If we request a recitation during a Ascension Scattering and ask for a video, will we hear the pilot’s voice?
Yes, the pilot’s voice will be audible as well as ambient cockpit noise.
Can we supply a recording of music or our own voices to be played during a Ascension Scattering?
Yes, simply supply your recording and it will be added to the video soundtrack. (Ambient wind noise in the cockpit precludes recording the soundtrack using a microphone in the cockpit.)
Can we personalize the Ascension Scattering in any other way?
Yes. Your family may write thoughts and prayers on biodegradable rice paper slips to be released along with the cremated remains.
How can we be assured the scattering took place?
Aerial Tribute adheres to rigorous operating policies and procedures to minimize the potential for human error. Urn tracking is documented at every step. When storage is required for any length of time prior to flight, cremated remains are kept in locked storage. Families are provided an Aerial Tribute Ascension Scattering Certificate with detailed information derived from a GPS-NAV Secure Flight Data Recorder which documents the precise date, time and altitude of the release, as well as the vertical speed and horizontal drift components of the rising column of air.
How is the GPS flight data collected and recorded?
The Aerial Tribute sailplane is equipped with a LXNAV 9070 Secure Flight Data Recorder which records the location, speed, rate of climb and other parameters every two seconds. This is a sealed system which includes a calibrated barograph and GPS position recording system. It meets Fédération Aéronautique Internationale (FAI) standards governing official aviation record flights and International Gliding Commission (IGC) standards which certify national and international gliding competitions. (Stemme S10-VT aircraft have been used to set numerous official world distance and speed records for unpowered soaring flight.)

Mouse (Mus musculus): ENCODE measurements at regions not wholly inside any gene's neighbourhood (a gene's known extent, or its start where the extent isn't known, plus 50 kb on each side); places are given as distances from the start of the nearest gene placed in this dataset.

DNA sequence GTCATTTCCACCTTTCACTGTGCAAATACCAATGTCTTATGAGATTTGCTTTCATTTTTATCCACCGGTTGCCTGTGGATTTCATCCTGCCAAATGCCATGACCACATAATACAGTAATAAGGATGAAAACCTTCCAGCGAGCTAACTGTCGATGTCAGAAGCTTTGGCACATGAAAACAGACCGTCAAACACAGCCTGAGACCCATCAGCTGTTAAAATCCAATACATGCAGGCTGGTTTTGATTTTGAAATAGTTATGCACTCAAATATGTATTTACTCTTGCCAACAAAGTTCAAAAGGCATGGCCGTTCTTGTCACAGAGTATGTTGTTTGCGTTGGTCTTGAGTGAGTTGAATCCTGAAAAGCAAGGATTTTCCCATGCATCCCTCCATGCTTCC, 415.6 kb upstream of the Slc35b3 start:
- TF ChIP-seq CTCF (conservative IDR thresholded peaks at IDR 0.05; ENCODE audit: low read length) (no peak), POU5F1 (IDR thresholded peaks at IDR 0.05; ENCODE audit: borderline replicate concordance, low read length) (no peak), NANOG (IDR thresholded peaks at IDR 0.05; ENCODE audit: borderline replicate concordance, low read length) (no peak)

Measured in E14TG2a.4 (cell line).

What makes it a “secure” GPS/Barograph trace?
Aerial Tribute cannot tamper with the flight data recording device nor the data files it produces. Data files produced by the system are encrypted and cannot be altered without rendering the flight trace and associated records unusable.
How are the cremated remains released from the glider?
Other aircraft scattering techniques usually involve pouring the cremated remains out a window or door held partially open. This results in a thin line of nearly invisible material behind the plane. Aerial Tribute developed a proprietary method of scattering that releases the cremated remains in a single event that produces a far more visible “cloud” which then dissipates as it is drawn upward.
Are all the cremated remains scattered?
Yes, with the exception of minute particles, all the cremated remains are released from the glider. A single use liner precludes the possibility of unintentionally comingling the cremated remains of more than one person.
Can the cremated remains of more than one person be scattered together by special request?
Yes, this can usually be accommodated. This option is often the preference when the ashes of spouses are scattered together.
Do cremated remains include larger pieces that fall to the ground?
No. Aerial Tribute processes the cremains to the consistency of fine sand and ash. Cremated remains released over a designated spot at lower altitudes slowly descend and disburse in a fine mist, while those released into a rising thermal dissipate and ascend with the air.
Are there environmental concerns related to Ascension Scattering?
No. Cremated remains are environmentally benign. The infinitesimally minute particles that ultimately reach the ground and those that stay aloft have no measurable impact on the environment. Once airborne, the sailplane produces no emissions as it flies since it uses the power of the sun (thermal energy produces updrafts and photovoltaic solar panels power onboard electronics).